http://moderateleft.com
http://www.scientificblogging.com/rugbyologist/silence_enemy
http://scienceblogs.com/sciencewoman/

In another news on this issue, TIME.com posted this article today: South Africa’s Rape Crisis: 1 in 4 Men Say They’ve Done It. Here are some of the highlights from the article:

[…] study in which more than a quarter of men admitted to having raped, and 46% of those said that they had raped more than once.[…]

[…]Researchers interviewed 1,738 men of all race groups, in both urban and rural settings in the Eastern Cape and KwaZulu-Natal, provinces marked by high rates of AIDS and poverty, and the men answered questions about rape and HIV using small handheld computers in order to guarantee anonymity. Of those admitting rape, 73% said that they had committed their first assault before the age of 20.[…]

[…]South Africa has one of the highest incidents of reported rape in the world. The most recent statistics show that 36,190 cases of rape were reported to the police between April and December 2007, though experts believe that number only accounts for one out of nine cases. But the number of rape cases that make it to court — let alone result in a conviction — are far fewer.[…]

[…]Gender advocates say that the 2006 rape trial of prominent politician Jacob Zuma was incredibly damaging to their cause. Zuma, who was elected President this year, was tried and acquitted of raping an HIV-positive family friend. He told the court that the woman had dressed provocatively, in a traditional wrap-around kanga, and that it was against Zulu culture for a man to leave a sexually aroused woman unsatisfied.[…]

Please do what you can do to bring awareness to these issues, click on the above links and give a voice to women who, for whatever reason, are unable to speak with their own.





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Canadian Media Bailout

June 10th, 2009
For a couple of months now I have been seeing these commercials on Canada’s big three television stations (CTV, Global and CBC) saying they are experiencing financial difficulties and local TV is in trouble. As a general rule, I ignore commercials. Like really ignore them. My brain goes on screen saver as soon as there is a commercial break. I loathe commercials. An ex could never understand how I am able to do this. He would try to strike up a conversation regarding a commercial that had just finished airing and I would have no idea what he was talking about.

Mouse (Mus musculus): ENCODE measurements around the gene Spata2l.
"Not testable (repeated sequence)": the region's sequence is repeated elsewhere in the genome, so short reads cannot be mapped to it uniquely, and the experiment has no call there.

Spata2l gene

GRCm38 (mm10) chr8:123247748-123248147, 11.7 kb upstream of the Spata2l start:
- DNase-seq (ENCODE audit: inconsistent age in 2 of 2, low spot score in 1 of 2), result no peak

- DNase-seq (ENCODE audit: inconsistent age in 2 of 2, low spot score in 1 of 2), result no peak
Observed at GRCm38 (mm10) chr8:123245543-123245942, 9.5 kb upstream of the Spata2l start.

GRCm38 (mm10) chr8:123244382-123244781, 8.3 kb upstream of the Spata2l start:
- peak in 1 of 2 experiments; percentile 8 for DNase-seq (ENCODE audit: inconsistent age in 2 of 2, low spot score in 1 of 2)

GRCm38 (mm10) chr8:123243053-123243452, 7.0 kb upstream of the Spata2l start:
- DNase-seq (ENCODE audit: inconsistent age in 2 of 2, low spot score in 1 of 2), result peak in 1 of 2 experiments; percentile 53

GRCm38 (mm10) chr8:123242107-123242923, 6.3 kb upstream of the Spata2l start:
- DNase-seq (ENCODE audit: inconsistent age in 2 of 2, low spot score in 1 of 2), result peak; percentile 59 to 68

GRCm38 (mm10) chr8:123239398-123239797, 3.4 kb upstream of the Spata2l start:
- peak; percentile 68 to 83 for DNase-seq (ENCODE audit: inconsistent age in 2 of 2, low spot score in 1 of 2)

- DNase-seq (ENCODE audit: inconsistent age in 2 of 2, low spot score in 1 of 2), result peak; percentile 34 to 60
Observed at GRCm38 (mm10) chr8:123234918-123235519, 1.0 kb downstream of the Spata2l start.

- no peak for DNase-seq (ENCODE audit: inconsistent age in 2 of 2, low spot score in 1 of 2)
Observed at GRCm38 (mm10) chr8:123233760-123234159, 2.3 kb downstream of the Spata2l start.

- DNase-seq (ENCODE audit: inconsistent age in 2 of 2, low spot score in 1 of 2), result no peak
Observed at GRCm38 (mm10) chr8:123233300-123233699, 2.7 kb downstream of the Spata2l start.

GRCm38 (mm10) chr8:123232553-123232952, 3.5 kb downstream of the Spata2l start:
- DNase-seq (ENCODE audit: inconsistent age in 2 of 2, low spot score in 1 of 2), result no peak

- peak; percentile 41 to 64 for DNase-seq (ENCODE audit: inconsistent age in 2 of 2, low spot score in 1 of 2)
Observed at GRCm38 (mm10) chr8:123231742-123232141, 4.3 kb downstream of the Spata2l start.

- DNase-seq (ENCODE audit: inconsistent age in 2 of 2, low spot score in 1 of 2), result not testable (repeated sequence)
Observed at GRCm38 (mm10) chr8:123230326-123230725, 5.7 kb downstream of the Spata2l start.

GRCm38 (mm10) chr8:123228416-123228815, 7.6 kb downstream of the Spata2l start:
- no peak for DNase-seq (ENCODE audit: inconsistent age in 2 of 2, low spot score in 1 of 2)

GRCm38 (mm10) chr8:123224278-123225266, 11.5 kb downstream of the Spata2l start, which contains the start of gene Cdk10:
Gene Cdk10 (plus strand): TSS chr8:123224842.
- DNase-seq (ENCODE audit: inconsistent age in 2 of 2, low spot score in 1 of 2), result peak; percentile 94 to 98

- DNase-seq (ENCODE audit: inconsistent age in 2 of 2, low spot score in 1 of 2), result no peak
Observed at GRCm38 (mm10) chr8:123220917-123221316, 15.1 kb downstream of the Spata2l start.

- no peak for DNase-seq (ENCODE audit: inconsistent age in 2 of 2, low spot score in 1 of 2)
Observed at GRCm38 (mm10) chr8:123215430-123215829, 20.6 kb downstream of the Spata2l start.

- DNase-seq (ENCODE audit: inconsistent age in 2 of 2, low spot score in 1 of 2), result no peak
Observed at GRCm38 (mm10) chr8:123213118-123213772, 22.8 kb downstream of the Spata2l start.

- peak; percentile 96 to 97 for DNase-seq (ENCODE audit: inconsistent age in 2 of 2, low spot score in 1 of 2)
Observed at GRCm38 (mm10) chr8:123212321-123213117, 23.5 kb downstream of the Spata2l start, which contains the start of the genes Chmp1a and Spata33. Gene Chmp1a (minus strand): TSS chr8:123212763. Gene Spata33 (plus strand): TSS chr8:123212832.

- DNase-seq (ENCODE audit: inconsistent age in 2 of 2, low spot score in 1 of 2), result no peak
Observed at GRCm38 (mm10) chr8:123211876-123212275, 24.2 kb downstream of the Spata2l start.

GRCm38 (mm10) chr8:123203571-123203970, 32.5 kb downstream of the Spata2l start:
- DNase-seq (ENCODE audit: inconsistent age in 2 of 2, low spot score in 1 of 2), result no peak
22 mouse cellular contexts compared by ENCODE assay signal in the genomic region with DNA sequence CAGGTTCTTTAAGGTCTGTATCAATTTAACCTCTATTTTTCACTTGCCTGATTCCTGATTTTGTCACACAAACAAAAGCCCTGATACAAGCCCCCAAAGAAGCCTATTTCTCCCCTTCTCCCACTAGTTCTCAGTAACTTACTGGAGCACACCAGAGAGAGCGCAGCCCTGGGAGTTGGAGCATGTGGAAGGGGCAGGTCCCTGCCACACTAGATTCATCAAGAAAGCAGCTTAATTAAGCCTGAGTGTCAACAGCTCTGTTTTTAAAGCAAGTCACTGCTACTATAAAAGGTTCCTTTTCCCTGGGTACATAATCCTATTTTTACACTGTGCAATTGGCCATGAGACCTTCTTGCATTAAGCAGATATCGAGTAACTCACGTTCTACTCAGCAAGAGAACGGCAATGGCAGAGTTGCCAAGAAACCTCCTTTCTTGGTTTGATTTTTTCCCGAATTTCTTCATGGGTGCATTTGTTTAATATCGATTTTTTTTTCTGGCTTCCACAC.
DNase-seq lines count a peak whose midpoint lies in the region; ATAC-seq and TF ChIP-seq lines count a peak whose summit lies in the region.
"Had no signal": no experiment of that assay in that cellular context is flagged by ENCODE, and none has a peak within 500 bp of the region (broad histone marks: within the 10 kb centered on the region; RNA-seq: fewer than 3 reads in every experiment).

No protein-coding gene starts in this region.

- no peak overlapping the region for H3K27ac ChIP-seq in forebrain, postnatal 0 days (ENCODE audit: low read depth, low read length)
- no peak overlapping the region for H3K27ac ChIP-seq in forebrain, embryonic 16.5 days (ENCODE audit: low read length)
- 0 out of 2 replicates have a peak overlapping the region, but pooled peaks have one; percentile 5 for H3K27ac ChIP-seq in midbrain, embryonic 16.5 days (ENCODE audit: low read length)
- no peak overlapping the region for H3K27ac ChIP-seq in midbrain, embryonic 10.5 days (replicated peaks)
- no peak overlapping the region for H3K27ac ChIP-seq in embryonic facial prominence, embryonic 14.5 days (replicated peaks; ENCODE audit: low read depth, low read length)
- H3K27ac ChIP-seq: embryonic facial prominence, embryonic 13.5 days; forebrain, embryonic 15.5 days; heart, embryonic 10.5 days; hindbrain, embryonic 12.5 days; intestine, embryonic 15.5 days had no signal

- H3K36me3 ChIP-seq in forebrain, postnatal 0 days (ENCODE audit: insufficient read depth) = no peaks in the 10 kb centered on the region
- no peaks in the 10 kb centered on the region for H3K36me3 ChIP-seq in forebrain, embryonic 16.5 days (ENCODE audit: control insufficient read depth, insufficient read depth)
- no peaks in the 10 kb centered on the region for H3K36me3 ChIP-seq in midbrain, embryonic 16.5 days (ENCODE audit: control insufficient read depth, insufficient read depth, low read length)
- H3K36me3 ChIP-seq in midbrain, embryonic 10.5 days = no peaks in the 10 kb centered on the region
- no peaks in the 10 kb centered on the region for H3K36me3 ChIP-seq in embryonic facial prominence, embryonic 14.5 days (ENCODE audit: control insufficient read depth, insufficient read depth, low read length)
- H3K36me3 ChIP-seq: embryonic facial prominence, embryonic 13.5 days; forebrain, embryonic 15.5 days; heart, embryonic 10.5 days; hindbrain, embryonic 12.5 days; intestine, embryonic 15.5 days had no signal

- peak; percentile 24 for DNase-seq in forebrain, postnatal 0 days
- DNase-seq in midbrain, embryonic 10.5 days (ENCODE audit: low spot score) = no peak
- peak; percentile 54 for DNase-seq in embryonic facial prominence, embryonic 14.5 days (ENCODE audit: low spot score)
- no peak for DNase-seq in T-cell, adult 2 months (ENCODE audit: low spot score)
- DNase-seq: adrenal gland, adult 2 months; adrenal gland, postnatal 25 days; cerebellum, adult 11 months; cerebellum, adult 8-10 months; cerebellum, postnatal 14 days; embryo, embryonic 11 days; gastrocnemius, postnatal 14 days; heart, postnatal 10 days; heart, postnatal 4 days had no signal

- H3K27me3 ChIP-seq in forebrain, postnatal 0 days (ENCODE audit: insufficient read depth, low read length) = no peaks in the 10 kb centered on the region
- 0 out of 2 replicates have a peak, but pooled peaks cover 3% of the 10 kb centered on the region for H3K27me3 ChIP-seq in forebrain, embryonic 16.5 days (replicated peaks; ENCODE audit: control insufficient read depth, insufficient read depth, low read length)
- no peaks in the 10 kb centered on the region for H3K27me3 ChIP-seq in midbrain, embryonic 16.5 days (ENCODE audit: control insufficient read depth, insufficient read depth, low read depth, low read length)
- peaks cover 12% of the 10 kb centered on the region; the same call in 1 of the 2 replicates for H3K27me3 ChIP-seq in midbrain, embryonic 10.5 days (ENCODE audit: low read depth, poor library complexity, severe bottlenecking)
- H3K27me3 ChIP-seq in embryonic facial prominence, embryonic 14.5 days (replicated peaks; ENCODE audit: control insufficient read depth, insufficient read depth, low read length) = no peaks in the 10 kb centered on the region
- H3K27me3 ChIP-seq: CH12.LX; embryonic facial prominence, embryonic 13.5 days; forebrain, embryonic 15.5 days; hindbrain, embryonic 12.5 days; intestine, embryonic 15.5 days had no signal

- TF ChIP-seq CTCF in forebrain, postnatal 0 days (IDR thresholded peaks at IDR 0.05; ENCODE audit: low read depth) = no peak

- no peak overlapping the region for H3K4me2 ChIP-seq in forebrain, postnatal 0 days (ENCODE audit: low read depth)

However working in the media field myself and the fact that it is very rare that I watch a non-Canadian station, these commercials grabbed my attention. I couldn’t understand why CBC would be in trouble as it is a crown corporation and owned by Canadian tax payers. Furthermore I couldn’t understand why the other two would be in jeopardy as they own a large majority of media (both TV and print) in Canada and they had just finished buying nearly if not all CHUM stations. Why on earth would you keep buying out small media if you are currently undergoing some financial crisis and claim that this has been brewing for years? Futhermore there are so many grants available to create Canadian television programs. Companies receive money from the Canadian government to do exactly that. Canadian media has always been subsidized by Canadian tax payers.

Part of the Big 3’s claim is that local programming is under threat should they not receive a bailout ($150 million) from tax payers. My first thought was, “What local programming?” I see very few Canadian made television shows on these channels and a lot of American shows where the broadcasters have to pay the American networks to air them. The only real differences (besides the odd Canadian show) between Canadian network television and American network television are: 1) No American commercials and 2) Hardly any censorship (two examples are Nip/Tuck is shown on network television in Canada without edit whereas it is shown on specialty channel in America and Blue Movies are available on network television). The only real local content that I have seen comes from the ShawTV channel. Needless to say these commercials left me boggled and when I would try to search for answers regarding this issue, I could not find any information explaining what exactly they would use this money for and what exactly is this crisis they are facing. Another thought I had was stop paying millions of dollars a year buying American shows which Canadians are free to watch on American network television and use that money to create more Canadian content on our Canadian channels.

So it was very pleasing to me to find the following e-mail waiting for me as I do my morning routine: